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© Author(s) 2019. This work is distributed under
the Creative Commons Attribution 4.0 License.
© Author(s) 2019. This work is distributed under
the Creative Commons Attribution 4.0 License.

Submitted as: research article 04 Jun 2019

Submitted as: research article | 04 Jun 2019

Review status
This discussion paper is a preprint. A revision of the manuscript is under review for the journal Atmospheric Chemistry and Physics (ACP).

Attribution of Chemistry-Climate Model Initiative (CCMI) ozone radiative flux bias from satellites

Le Kuai1,2, Kevin W. Bowman1,2, Helen Worden3, Kazuyuki Miyazaki2,4, Susan Kulawik5, Andrew Conley3, Jean-François Lamarque3, Fabien Paulot3, David Paynter6, Luke D. Oman7, Sarah Strode8, Eugene Rozanov9, Andrea Stenke10, Laura Revell11, David A. Plummer12, Makoto Deushi13, Patrick Jöckel14, and Markus Kunze15 Le Kuai et al.
  • 1Joint Institute For Regional Earth System Science and Engineering, University of California, Los Angeles, USA
  • 2Jet Propulsion Laboratory, California Institute of Technology, USA
  • 3National Center for Atmospheric Research, USA
  • 4Japan Agency for Marine-Earth Science and Technology
  • 5Bay Area Environmental Research Institute, USA
  • 6NOAA, Geophysical Fluid Dynamics Laboratory, USA
  • 7NASA Goddard Space Flight Center, USA
  • 8USRA, NASA Goddard Space Flight Center, USA
  • 9Physikalisch-Meteorologisches Observatorium Davos– World Radiation Center (PMOD/WRC), Davos, Switzerland
  • 10Institute for Atmospheric and Climate Science, ETH Zürich (ETHZ), Zürich, Switzerland
  • 11School of Physical and Chemical Sciences, University of Canterbury, Christchurch, New Zealand
  • 12Climate Research Branch, Environment and Climate Change Canada, Montreal, Canada
  • 13Meteorological Research Institute, Japan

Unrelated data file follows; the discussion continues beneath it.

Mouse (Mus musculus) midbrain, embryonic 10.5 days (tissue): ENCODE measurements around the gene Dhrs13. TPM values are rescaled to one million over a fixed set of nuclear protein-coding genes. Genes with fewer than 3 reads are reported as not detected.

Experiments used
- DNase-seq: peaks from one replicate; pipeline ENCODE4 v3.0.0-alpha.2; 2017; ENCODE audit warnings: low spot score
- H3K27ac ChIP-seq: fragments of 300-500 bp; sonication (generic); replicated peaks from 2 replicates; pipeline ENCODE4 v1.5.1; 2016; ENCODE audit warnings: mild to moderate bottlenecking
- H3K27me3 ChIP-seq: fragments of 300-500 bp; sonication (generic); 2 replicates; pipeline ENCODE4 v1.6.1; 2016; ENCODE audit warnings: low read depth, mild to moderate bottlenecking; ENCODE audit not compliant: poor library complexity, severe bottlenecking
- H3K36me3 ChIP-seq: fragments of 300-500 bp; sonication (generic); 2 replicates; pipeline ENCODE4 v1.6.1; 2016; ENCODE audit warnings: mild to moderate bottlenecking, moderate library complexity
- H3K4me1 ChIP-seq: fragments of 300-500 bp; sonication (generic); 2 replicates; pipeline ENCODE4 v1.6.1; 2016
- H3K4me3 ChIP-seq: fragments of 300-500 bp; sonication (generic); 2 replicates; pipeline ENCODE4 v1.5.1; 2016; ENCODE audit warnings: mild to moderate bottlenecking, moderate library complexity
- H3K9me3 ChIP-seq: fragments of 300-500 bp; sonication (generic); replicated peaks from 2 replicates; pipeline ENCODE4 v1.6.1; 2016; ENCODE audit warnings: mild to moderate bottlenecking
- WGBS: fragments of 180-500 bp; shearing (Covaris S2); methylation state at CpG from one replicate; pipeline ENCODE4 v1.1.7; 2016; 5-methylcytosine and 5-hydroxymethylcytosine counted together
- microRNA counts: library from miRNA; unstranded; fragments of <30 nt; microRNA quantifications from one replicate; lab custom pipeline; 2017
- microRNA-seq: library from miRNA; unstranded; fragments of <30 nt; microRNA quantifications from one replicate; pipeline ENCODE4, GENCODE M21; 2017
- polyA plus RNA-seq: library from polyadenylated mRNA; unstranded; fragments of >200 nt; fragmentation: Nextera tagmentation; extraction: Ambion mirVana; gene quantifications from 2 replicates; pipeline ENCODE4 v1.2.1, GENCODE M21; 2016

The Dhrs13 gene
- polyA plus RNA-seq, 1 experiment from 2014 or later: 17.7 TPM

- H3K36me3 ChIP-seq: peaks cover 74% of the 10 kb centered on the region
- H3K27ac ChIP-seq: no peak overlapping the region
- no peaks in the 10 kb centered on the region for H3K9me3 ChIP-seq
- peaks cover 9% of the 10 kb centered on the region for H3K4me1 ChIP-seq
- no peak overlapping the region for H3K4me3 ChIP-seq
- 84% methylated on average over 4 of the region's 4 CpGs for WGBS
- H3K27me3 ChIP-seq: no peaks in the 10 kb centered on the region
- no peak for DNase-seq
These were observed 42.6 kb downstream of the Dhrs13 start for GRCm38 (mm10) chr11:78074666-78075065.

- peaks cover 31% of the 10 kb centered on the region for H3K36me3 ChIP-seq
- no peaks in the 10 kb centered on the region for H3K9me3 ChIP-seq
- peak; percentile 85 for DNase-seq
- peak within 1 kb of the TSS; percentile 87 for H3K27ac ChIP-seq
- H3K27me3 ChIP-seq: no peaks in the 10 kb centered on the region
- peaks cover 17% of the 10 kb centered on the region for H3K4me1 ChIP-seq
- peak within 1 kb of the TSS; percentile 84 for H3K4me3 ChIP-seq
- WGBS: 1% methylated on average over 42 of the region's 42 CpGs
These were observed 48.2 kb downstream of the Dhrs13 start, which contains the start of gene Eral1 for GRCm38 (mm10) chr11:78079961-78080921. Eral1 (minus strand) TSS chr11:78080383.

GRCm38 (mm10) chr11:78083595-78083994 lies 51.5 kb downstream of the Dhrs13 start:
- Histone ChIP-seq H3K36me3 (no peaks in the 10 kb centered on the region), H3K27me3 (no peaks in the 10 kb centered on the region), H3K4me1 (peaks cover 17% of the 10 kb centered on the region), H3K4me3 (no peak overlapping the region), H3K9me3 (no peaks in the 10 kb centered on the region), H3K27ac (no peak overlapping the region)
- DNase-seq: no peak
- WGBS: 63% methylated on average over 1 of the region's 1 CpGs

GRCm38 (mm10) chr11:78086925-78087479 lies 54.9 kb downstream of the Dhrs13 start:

• 14Deutsches Zentrum für Luft- und Raumfahrt (DLR), Institut für Physik der Atmosphäre, Oberpfaffenhofen, Germany
  • 15Freie Universität Berlin, Berlin, Germany

Abstract. The top-of-atmosphere (TOA) outgoing longwave flux over the 9.6-μm ozone band is a fundamental quantity for understanding chemistry-climate coupling. However, observed TOA fluxes are hard to estimate as they exhibit considerable variability in space and time that depend on the distributions of clouds, ozone (O3), water vapor (H2O), air temperature (Ta), and surface temperature (Ts). Benchmarking present day fluxes and quantifying the relative influence of their drivers is the first step for estimating climate feedbacks from ozone radiative forcing and predicting its evolution.

To that end, we construct observational instantaneous radiative kernels (IRKs) representing the sensitivities of the TOA flux in the 9.6-μm ozone band to the vertical distribution of geophysical variables, including O3, H2O, Ta, and Ts based upon the Aura Tropospheric Emission Spectrometer (TES) measurements. Applying these kernels to present-day simulations from the Chemistry-Climate Model Initiative (CCMI) project as compared to a 2006 reanalysis assimilating satellite observations, we show that the models have large differences in TOA flux, attributable to different geophysical variables. In particular, model simulations continue to diverge from observations in the tropics, as reported in previous studies of the Atmospheric Chemistry Climate Model Inter-comparison Project (ACCMIP) simulations. The principal culprits are tropical mid and upper tropospheric ozone followed by tropical lower tropospheric H2O. Five models out of the eight studied here have TOA flux biases exceeding 100 mWm−2 attributable to tropospheric ozone bias. Another set of five models flux biases over 50 mWm−2 due to H2O. On the other hand, Ta radiative bias is negligible in all models (no more than 30 mWm−2). We found that AM3 and CMAM have the lowest TOA flux biases globally but are a result of cancellation of difference processes. Overall, the multi-model ensemble mean bias is −132.9 ± 98 mWm−2, indicating that they are too atmospherically opaque thereby reducing sensitivity of TOA flux to ozone and potentially an underestimate of ozone radiative forcing. We find that the inter-model TOA OLR difference is well anti-correlated with their ozone band flux bias. This suggests that there is significant radiative compensation in the calculation of model outgoing longwave radiation.

Le Kuai et al.
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Le Kuai et al.
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Publications Copernicus
Short summary
The tropospheric ozone increase from pre-industrial to present day leads to a radiative forcing. The top-of-atmosphere outgoing fluxes at ozone band are controlled by ozone, water vapor, and temperature. We demonstrate a method to attribute the models’ flux biases to these key players using satellite constrained instantaneous radiative kernels. The largest spread between models is found in the tropics, mainly driven by ozone and then water vapor.
The tropospheric ozone increase from pre-industrial to present day leads to a radiative forcing....